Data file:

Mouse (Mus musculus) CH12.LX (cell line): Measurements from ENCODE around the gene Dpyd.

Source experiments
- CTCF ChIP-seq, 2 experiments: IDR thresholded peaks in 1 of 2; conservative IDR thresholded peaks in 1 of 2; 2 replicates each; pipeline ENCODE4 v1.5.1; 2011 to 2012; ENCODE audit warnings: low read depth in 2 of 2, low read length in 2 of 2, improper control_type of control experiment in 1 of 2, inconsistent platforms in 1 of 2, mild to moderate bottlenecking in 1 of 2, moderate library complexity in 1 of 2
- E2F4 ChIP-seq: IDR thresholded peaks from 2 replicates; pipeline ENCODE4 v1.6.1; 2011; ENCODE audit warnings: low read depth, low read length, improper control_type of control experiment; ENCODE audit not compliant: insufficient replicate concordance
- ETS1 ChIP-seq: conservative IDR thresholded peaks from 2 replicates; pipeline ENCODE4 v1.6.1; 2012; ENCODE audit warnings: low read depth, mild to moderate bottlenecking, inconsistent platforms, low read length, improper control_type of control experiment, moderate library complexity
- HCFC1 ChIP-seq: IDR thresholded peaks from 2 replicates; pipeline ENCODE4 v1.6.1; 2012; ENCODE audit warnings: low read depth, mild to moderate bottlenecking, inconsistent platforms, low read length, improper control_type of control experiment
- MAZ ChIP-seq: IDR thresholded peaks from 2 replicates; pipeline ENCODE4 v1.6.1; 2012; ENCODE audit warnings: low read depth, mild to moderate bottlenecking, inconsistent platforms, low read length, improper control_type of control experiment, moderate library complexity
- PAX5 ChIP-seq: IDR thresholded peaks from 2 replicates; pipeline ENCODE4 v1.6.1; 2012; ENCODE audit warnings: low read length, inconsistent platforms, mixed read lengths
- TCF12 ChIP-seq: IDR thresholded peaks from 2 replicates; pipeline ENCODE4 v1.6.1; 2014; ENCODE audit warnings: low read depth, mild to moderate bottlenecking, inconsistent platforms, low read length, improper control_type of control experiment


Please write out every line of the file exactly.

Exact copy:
Mouse (Mus musculus) CH12.LX (cell line): Measurements from ENCODE around the gene Dpyd.

Source experiments
- CTCF ChIP-seq, 2 experiments: IDR thresholded peaks in 1 of 2; conservative IDR thresholded peaks in 1 of 2; 2 replicates each; pipeline ENCODE4 v1.5.1; 2011 to 2012; ENCODE audit warnings: low read depth in 2 of 2, low read length in 2 of 2, improper control_type of control experiment in 1 of 2, inconsistent platforms in 1 of 2, mild to moderate bottlenecking in 1 of 2, moderate library complexity in 1 of 2
- E2F4 ChIP-seq: IDR thresholded peaks from 2 replicates; pipeline ENCODE4 v1.6.1; 2011; ENCODE audit warnings: low read depth, low read length, improper control_type of control experiment; ENCODE audit not compliant: insufficient replicate concordance
- ETS1 ChIP-seq: conservative IDR thresholded peaks from 2 replicates; pipeline ENCODE4 v1.6.1; 2012; ENCODE audit warnings: low read depth, mild to moderate bottlenecking, inconsistent platforms, low read length, improper control_type of control experiment, moderate library complexity
- HCFC1 ChIP-seq: IDR thresholded peaks from 2 replicates; pipeline ENCODE4 v1.6.1; 2012; ENCODE audit warnings: low read depth, mild to moderate bottlenecking, inconsistent platforms, low read length, improper control_type of control experiment
- MAZ ChIP-seq: IDR thresholded peaks from 2 replicates; pipeline ENCODE4 v1.6.1; 2012; ENCODE audit warnings: low read depth, mild to moderate bottlenecking, inconsistent platforms, low read length, improper control_type of control experiment, moderate library complexity
- PAX5 ChIP-seq: IDR thresholded peaks from 2 replicates; pipeline ENCODE4 v1.6.1; 2012; ENCODE audit warnings: low read length, inconsistent platforms, mixed read lengths
- TCF12 ChIP-seq: IDR thresholded peaks from 2 replicates; pipeline ENCODE4 v1.6.1; 2014; ENCODE audit warnings: low read depth, mild to moderate bottlenecking, inconsistent platforms, low read length, improper control_type of control experiment